Lenexa hasn’t always been a hotbed of political activity when it comes to city elections. But that may change a bit this year, as a local group of bicycle enthusiasts begins a campaign for bike infrastructure.
The Facebook group iBike Lenexa, started by Jeff Carroll, is sending out questionnaires to candidates in the August primary asking whether they’d get behind a plan for signs, bike lanes and other measures to encourage drivers to share the road.
Lenexa has a growing bicycling community, Carroll said, because of a new city rec center in the City Center development and because a business in Old Town, Velo +, has built a following.
Many of the riders in the group commute or go out for longer rides, he said, and most don’t want to restrict themselves to trails.
Never miss a local story.
“Trails are recreational. If you want to use a bicycle as transportation you have to be able to ride on the street,” he said.
That’s a problem because Lenexa has few if any bike lanes or even “share the road” arrows to remind drivers that cyclists are also on the road, Carroll said. As a commuter, he said he sees bike infrastructure in other cities, but almost nothing in Lenexa.
To back that up, Carroll used data from the Mid-America Regional Council for a map showing bike lanes, bike route or share the road signs. His map shows infrastructure in neighboring cities, but “a black hole in Lenexa.”
So Carroll started the Facebook page.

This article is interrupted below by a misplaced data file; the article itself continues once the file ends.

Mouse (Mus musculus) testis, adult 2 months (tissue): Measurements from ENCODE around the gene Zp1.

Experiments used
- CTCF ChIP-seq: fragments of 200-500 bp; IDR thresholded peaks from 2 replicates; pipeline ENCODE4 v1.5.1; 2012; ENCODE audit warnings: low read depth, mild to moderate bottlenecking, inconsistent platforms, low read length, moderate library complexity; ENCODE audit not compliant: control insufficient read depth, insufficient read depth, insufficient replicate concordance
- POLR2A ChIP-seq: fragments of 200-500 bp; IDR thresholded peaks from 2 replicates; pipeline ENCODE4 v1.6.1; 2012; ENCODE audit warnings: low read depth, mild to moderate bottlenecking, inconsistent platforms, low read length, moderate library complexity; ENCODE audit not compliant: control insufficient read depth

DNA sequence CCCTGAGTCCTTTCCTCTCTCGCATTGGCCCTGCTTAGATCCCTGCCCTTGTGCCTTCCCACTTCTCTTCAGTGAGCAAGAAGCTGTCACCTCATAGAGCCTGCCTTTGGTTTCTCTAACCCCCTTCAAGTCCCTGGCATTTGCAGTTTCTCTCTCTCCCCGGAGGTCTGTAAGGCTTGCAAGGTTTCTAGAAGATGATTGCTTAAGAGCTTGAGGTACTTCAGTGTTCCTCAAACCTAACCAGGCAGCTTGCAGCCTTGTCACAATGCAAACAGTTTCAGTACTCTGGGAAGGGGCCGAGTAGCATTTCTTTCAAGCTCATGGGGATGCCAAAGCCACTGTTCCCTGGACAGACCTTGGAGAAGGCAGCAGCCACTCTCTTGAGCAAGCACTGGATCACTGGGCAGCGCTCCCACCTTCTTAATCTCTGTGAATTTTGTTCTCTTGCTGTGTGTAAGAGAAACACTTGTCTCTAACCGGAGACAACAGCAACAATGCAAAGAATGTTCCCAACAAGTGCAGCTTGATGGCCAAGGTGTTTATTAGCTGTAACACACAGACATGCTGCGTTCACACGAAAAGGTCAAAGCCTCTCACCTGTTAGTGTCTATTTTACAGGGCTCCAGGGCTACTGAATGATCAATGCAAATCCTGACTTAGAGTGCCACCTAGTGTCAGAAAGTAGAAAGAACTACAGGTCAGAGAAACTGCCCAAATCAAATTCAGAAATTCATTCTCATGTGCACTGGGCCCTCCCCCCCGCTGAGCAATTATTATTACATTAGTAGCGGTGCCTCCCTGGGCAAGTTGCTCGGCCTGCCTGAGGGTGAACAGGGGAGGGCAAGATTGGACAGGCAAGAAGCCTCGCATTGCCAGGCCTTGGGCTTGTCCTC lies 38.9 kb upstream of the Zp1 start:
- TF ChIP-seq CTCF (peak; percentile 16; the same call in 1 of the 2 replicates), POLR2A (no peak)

“I started a grass-roots community as a way to communicate and talk about what we’d like to see,” he said. So far there are about 80 people in it, he said.
The city has invested heavily in building the City Center development, with little attention to how someone might access it by bicycle or on foot, Carroll said. He also pointed to the 87th Street Parkway overpass over Interstate 35 as one that could be improved for pedestrians and cyclists.
The group has presented its concerns to the Lenexa City Council and now wants to make bike infrastructure part of the election. Lenexa has two incumbents on the council who each have two primary opponents. Those candidates were to receive a four-question survey asking whether they would support more infrastructure, a comprehensive bicycle plan and a program of bicycle education and promotion.
Carroll hopes the city will take bicyclists’ needs in mind as roads are resurfaced and new road projects are done.